Still from: Bispuri, Laura. 2015. Vergina Giurata / Sworn Virgin. Image courtesy of the Thessaloniki International Film Festival.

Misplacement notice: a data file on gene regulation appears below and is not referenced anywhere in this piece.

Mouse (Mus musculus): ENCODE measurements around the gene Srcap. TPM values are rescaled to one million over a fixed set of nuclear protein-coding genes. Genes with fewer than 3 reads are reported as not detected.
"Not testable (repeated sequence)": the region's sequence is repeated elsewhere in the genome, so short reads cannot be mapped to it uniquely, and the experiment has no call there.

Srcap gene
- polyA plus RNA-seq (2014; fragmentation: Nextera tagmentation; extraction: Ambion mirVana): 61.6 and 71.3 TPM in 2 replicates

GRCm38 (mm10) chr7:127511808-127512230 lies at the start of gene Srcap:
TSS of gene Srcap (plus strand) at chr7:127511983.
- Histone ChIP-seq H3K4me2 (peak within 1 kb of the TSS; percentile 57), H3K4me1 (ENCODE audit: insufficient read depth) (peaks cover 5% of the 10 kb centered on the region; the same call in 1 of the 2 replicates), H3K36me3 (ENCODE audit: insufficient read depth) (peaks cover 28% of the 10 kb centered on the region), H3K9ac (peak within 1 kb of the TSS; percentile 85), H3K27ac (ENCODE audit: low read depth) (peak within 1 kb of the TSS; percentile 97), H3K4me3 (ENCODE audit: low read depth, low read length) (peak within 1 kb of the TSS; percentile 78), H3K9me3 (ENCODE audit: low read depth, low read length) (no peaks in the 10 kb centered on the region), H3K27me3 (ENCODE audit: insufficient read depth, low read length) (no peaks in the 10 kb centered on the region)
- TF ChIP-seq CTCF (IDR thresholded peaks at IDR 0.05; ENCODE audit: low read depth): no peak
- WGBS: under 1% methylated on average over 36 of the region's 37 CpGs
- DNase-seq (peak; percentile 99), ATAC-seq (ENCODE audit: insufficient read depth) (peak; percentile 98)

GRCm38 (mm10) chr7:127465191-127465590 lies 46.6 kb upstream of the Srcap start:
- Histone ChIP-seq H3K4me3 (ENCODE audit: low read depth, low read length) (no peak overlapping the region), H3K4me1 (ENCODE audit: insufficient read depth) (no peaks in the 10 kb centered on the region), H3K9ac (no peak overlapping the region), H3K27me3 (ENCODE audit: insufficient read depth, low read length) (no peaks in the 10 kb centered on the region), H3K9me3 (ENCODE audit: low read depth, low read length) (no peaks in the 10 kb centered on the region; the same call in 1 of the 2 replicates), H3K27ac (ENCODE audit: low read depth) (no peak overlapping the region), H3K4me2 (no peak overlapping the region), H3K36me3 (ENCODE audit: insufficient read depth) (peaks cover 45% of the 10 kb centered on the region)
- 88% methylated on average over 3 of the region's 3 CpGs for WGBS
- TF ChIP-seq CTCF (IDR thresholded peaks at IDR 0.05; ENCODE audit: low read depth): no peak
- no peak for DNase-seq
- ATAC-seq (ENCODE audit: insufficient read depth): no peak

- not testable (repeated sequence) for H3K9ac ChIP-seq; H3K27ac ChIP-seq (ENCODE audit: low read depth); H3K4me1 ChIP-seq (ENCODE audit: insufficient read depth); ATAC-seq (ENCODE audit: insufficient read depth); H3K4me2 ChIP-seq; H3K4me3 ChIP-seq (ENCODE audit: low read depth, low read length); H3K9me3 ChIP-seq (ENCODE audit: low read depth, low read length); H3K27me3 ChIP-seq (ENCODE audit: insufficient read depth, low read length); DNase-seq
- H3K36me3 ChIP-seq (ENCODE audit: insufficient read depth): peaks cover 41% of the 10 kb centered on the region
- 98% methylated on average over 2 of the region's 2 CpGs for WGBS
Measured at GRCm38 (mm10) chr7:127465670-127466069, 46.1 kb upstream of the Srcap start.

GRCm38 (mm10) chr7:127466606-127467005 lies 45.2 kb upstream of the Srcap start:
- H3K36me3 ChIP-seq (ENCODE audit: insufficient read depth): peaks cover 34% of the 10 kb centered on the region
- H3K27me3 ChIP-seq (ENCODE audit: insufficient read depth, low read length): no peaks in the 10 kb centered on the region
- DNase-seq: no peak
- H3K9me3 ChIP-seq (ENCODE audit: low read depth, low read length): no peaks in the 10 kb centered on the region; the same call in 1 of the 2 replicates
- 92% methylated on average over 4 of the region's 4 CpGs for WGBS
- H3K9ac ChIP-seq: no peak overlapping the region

Zhazhda / Thirst (Svetla Tsotsorkova, 2015, Bulgaria) uses symbolism to tell a story of desire and destruction. The film is set around a house at the top of a windy hill where a woman washes and dries hotel sheets to support her ailing husband and teenage son. When she invites a father-daughter team to dig for water in her plot, multiple desires surface. The film adopts an austere but accomplished visual style, with the floating sheets in the wind as its most iconic image. Visual and verbal references to the arid land abound, while the recurrent motif of “thirst” carries the core symbolic meaning – the need for love. The film is confidently directed and brilliantly cast – especially in terms of the two striking looking young characters whose physique and acting visualise very effectively the characters' traits. Unlike the previous films discussed, Zhazhda has only been financed by Bulgarian funds. In its adoption of a symbolic language (where characters do not even need a name), the film conveys little sense of a specific national space – even though the abandoned school in the vicinity points to a post-communist desolation. On the other hand, the use of symbolism alludes to Bulgaria’s poetic cinema, reinvigorating this national visual storytelling tradition (Holloway 1989).